Gu, Qifan (The University of Texas at Austin) | Fallah, AmirHossein (The University of Texas at Austin) | Ambrus, Adrian (The University of Texas at Austin, now with Norwegian Research Centre) | Chen, Dongmei (The University of Texas at Austin) | Ashok, Pradeepkumar (The University of Texas at Austin) | van Oort, Eric (The University of Texas at Austin)
For robust and efficient automated Managed Pressure Drilling (MPD) operation, the choke controller requires a hydraulics model that is highly accurate and fast. The integration of a thermal model would be a great improvement for the hydraulics model's accuracy but has not been given sufficient discussion before.
In this paper, aquasi-steady thermal model is added to an automated MPD control approach that uses a reduced Drift-Flux Model (RDFM) for multiphase flow simulation. This provides the dynamic temperature profile in the well without increasing the computational expense. The energy equation is solved using the finite-difference method (FDM) in an explicit scheme, with all the temperature-dependent parameters updated in accordance with the calculated temperature profile in each loop. The RDFM is also reformulated to account for the heat transfer between the gas and the surroundings. This modified model is incorporated with an automated observer routine to estimate control parameters, e.g. volume of gas expansion (dependent on temperature), which are used by the controller for choke opening manipulation.
The simulation result of the proposed modeling approach for the scenario with a dynamic temperature profile are compared with that obtained with a validated full-order Drift-Flux Model (DFM) with an energy equation for validation. The dynamic temperature profile shows significant deviation from the steady-state temperature profile predicted in the absence of the thermal model. The proposed model is also compared with the RDFM without adding energy equation to show the improvements with the addition of thermal model. Moreover, accurate temperature modeling during multiphase flow situations is essential to achieving high-fidelity influx control and handling. The updated controller incorporating the new thermal model was tested, and the performance of the choke controller turned out to be faster and more precise than the previous controller which was based on a RDFM without energy equation. The computational cost of this modified model was also tested in a full-scale wellbore geometry with two-phase flow. The calculation time is of the order of ~70ms for 1s sensor data sampling on a normal PC, which is more than sufficient for automated real time control.
Olvera, Raul (Department of Civil, Architectural and Environmental Engineering, The University of Texas at Austin) | Panchmatia, Parth (Hildebrand Department of Petroleum and Geosystems Engineering, The University of Texas at Austin) | Juenger, Maria (Department of Civil, Architectural and Environmental Engineering, The University of Texas at Austin) | Aldin, Munir (Metarock Laboratories) | van Oort, Eric (Hildebrand Department of Petroleum and Geosystems Engineering, The University of Texas at Austin)
Volume changes due to shrinkage are inherent to the hydration process of ordinary portland cement (OPC) and alkali-activated cementitious materials. Under elevated temperature and pressure conditions, as is the case in oil and gas wells, the internal stresses created by shrinkage can result in loss of zonal isolation and the need for expensive repairs. This paper compares the early age shrinkage behavior of Class H OPC, alkali-activated Class F fly ash (referred to as geopolymer in this study), and geopolymer-hybrid (geopolymers incorporating drilling mud) slurries with up to 20% (by volume) synthetic based mud (SBM) contamination cured at 23 C and 50 C. In addition, the use of zinc and aluminum-based expansive agents to mitigate shrinkage was explored. Results from various test methods characterizing shrinkage behavior show that (a) shrinkage increases with temperature for all cases, (b) geopolymers shrink less than OPC slurries at low temperature, (c) geopolymer shrinkage exceeds that of OPC slurries at higher temperatures, (d) the addition of SBM increases the shrinkage of both OPC and geopolymer slurries, and (e) the use of suitable expansive agents has the potential to neutralize shrinkage of both OPC and geopolymer slurries. The work also shows that the current set of ASTM and API shrinkage tests need to be augmented with a test that can be conducted at elevated temperature and pressure, particularly when testing expansive agents that generate gases. A proposal for a more relevant test is included.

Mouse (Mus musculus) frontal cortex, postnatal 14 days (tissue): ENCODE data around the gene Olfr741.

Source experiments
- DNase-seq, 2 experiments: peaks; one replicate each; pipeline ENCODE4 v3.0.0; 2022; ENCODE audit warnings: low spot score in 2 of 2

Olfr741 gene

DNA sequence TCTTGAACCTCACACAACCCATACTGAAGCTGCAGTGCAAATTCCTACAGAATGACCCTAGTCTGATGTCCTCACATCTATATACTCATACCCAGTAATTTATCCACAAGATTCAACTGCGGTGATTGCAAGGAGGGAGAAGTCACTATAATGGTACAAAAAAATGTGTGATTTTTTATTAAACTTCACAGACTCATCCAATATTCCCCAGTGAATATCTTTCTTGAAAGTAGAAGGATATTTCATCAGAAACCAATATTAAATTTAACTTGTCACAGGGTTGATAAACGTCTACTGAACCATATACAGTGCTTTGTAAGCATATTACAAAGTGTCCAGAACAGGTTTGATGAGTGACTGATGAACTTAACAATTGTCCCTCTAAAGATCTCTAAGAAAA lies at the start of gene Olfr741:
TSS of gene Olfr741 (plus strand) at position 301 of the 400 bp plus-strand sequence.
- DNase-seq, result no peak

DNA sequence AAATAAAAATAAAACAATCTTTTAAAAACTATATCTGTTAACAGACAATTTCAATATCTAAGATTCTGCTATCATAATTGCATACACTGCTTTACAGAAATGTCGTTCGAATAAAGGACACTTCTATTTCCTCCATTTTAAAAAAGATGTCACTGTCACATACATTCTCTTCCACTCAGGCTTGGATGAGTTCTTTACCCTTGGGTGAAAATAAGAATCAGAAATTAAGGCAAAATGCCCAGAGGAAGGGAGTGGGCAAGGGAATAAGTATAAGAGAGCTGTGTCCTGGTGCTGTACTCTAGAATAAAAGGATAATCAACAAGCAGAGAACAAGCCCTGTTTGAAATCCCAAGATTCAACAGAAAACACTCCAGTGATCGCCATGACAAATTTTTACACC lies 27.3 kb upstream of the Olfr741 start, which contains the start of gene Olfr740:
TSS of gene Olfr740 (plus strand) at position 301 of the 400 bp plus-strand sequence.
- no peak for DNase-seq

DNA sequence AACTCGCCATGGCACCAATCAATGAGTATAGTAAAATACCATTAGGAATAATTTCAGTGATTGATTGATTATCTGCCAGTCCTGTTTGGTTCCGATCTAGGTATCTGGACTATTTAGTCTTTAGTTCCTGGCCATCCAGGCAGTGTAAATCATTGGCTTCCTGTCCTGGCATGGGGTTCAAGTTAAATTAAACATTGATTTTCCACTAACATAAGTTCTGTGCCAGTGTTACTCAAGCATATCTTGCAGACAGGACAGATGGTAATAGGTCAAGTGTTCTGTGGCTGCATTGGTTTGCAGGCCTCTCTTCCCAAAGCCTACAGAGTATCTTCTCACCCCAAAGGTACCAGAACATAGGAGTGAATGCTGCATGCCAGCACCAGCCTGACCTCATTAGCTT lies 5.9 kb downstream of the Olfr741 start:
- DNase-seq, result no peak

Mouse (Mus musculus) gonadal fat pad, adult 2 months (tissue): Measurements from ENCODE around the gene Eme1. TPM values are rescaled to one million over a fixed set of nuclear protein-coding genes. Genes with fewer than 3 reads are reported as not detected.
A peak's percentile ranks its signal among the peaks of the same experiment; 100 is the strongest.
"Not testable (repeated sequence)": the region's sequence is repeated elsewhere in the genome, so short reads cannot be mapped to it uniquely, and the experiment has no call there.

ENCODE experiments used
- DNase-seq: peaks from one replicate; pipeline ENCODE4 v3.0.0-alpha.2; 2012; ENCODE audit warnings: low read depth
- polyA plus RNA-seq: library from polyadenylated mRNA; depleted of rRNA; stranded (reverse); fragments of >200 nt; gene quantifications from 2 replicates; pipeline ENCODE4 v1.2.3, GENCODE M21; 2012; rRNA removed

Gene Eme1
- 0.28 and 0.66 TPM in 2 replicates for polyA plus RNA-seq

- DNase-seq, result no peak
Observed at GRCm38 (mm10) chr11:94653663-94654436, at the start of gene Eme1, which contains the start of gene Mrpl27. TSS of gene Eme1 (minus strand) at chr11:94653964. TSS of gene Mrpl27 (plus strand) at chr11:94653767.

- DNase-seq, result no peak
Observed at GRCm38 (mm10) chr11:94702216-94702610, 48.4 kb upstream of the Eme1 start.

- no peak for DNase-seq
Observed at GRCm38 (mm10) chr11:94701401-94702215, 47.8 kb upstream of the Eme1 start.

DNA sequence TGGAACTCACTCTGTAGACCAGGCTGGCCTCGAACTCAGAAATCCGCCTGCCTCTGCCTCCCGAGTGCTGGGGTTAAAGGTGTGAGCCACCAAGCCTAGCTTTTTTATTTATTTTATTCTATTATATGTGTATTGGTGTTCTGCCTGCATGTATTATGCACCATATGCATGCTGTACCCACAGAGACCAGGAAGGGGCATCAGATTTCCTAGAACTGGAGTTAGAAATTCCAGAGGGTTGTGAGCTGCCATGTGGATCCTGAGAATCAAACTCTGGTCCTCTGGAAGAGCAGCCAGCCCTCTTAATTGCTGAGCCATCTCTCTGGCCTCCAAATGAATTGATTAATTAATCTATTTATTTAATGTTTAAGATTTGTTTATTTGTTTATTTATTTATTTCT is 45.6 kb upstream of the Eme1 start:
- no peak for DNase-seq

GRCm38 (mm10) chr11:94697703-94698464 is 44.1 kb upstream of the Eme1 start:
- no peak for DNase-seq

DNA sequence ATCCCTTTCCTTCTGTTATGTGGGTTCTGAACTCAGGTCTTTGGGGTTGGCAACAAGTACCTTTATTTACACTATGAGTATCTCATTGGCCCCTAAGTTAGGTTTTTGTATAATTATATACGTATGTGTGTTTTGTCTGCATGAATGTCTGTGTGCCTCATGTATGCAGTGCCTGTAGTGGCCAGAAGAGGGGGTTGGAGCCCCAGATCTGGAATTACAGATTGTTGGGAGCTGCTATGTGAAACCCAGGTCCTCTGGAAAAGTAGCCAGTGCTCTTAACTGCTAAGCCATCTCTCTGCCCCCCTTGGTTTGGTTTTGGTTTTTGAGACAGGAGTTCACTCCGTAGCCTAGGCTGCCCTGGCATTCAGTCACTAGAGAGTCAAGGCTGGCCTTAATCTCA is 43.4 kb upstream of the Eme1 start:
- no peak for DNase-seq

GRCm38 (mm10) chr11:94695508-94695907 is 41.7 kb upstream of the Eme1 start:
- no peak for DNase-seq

Gul, Sercan (The University of Texas at Austin) | Johnson, Mitchell David (The University of Texas at Austin) | Karimi Vajargah, Ali (The University of Texas at Austin) | Ma, Zheren (The University of Texas at Austin) | Hoxha, Besmir Buranaj (The University of Texas at Austin) | van Oort, Eric (The University of Texas at Austin)
Managing drilling margins in challenging wells requires precise prediction of frictional pressure losses and equivalent circulating density (ECD). Current hydraulic models in the industry fail to accurately predict the frictional pressure losses of certain mud formulations in turbulent flow due to the complex behavior of long-chain polymer additives. These additives facilitate friction reduction in certain flow regimes. This reduction depends on several parameters, such as molecular weight and chemical composition of the polymers, making it difficult to quantify using existing models. In this paper, a data-driven approach is proposed to precisely predict frictional pressure losses for polymer-based fluids.
A flow-loop was constructed to measure frictional pressure-losses of several polymer-based non-Newtonian fluids under laminar, transitional, and turbulent flow regimes. Pressure loss data was obtained for fluids with different polymer concentrations at various temperatures using differential pressure measurement. A database of the experimental data was compiled and used to build a predictive model for frictional pressure prediction using advanced machine learning techniques. The proposed approach has general validity and can be extended to any type of well construction fluid (used in drilling, completion, stimulation, or workover).